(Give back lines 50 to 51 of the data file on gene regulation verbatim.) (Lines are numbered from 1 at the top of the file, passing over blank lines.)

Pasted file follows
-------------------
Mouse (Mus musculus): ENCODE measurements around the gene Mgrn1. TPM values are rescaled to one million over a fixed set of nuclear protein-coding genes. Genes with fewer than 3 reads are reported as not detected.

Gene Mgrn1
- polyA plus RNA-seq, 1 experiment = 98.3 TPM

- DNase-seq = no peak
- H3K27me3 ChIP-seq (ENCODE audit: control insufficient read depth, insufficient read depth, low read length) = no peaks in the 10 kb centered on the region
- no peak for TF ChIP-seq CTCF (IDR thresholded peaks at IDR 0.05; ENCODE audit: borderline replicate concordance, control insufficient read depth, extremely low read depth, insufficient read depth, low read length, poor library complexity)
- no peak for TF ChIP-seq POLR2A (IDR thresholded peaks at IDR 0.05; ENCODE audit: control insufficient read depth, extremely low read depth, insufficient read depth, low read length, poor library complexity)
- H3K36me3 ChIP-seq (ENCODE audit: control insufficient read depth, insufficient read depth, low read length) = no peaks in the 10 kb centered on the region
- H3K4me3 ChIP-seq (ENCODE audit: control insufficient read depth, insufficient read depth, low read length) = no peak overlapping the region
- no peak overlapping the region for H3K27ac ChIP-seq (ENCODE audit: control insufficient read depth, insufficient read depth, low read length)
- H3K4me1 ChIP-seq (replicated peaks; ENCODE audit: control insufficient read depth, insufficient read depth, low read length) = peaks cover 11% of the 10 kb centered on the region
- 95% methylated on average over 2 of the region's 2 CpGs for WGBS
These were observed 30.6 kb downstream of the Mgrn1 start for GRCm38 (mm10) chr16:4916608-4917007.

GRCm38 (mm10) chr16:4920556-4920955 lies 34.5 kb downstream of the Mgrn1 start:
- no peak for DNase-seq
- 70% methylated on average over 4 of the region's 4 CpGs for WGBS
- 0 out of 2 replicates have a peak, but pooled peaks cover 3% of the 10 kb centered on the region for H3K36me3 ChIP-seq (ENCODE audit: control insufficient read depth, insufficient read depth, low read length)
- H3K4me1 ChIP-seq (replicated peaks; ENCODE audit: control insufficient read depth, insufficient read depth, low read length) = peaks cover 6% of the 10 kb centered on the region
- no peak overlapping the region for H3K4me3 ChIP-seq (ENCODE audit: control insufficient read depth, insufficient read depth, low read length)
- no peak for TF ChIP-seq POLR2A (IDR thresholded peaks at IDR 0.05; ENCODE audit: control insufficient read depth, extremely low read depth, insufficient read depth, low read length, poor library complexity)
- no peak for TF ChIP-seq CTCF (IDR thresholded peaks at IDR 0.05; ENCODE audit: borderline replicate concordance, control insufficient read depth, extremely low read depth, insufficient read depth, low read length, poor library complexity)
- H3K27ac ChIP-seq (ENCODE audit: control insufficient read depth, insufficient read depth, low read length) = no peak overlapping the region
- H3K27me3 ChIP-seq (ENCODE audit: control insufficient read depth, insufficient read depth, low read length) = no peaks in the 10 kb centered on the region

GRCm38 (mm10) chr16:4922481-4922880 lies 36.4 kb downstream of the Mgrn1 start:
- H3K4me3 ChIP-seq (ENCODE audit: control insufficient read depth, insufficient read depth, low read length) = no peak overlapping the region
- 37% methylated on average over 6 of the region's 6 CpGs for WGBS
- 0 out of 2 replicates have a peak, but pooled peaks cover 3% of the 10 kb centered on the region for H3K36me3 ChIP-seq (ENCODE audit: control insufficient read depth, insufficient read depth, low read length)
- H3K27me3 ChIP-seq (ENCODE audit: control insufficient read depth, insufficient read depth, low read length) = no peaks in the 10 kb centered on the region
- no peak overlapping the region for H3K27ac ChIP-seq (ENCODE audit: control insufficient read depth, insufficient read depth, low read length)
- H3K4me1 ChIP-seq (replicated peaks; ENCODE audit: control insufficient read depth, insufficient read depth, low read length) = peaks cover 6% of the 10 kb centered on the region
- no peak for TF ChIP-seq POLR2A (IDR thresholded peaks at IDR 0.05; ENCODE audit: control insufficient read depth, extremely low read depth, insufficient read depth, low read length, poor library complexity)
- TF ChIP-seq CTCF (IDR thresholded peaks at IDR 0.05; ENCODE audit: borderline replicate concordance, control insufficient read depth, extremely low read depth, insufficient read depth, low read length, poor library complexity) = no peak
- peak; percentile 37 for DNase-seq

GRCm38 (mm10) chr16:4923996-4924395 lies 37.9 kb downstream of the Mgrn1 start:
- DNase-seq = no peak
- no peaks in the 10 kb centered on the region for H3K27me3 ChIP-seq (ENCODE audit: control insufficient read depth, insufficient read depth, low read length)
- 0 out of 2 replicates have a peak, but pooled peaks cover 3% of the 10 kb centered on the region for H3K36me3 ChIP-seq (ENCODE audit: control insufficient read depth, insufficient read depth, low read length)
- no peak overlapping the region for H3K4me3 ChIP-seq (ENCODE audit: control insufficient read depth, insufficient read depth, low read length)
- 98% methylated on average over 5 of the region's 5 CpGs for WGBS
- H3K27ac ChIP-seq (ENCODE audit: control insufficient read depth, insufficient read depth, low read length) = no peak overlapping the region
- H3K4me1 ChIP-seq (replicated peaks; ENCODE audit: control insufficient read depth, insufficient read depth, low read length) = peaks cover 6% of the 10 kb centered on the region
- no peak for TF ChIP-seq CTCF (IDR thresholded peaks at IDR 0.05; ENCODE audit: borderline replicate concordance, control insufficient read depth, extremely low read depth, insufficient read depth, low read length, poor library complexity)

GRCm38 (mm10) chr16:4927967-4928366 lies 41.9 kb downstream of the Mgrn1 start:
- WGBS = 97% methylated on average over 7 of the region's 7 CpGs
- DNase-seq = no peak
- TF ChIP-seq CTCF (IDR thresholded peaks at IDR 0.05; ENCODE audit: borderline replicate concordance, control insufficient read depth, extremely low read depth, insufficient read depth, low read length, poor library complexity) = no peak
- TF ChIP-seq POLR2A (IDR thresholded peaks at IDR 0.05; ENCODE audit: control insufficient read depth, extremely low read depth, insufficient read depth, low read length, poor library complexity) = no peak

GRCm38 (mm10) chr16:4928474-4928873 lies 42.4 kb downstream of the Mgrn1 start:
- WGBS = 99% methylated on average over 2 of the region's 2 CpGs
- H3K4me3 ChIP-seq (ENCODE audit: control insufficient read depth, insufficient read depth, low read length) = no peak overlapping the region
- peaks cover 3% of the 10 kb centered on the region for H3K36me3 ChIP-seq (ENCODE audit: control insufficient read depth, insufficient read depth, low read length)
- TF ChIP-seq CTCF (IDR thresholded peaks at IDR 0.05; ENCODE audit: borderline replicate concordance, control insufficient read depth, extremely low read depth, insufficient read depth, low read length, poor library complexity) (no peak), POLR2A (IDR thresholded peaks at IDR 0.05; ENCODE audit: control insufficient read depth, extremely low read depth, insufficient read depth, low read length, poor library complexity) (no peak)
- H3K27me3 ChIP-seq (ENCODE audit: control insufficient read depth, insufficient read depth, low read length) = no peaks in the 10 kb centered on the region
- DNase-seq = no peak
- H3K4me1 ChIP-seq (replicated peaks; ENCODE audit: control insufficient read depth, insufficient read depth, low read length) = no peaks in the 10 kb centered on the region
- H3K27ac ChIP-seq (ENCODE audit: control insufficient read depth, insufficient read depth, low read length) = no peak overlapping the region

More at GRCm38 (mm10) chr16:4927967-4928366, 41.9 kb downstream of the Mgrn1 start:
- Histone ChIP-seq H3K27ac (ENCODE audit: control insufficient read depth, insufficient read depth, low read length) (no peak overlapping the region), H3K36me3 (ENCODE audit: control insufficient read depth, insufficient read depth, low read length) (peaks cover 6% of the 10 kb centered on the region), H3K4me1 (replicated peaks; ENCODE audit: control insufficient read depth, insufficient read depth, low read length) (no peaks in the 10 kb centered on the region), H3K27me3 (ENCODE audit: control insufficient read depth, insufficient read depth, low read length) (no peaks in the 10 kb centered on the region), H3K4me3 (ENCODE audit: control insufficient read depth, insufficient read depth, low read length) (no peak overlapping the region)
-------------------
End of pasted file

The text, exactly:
- H3K4me3 ChIP-seq (ENCODE audit: control insufficient read depth, insufficient read depth, low read length) = no peak overlapping the region
- peaks cover 3% of the 10 kb centered on the region for H3K36me3 ChIP-seq (ENCODE audit: control insufficient read depth, insufficient read depth, low read length)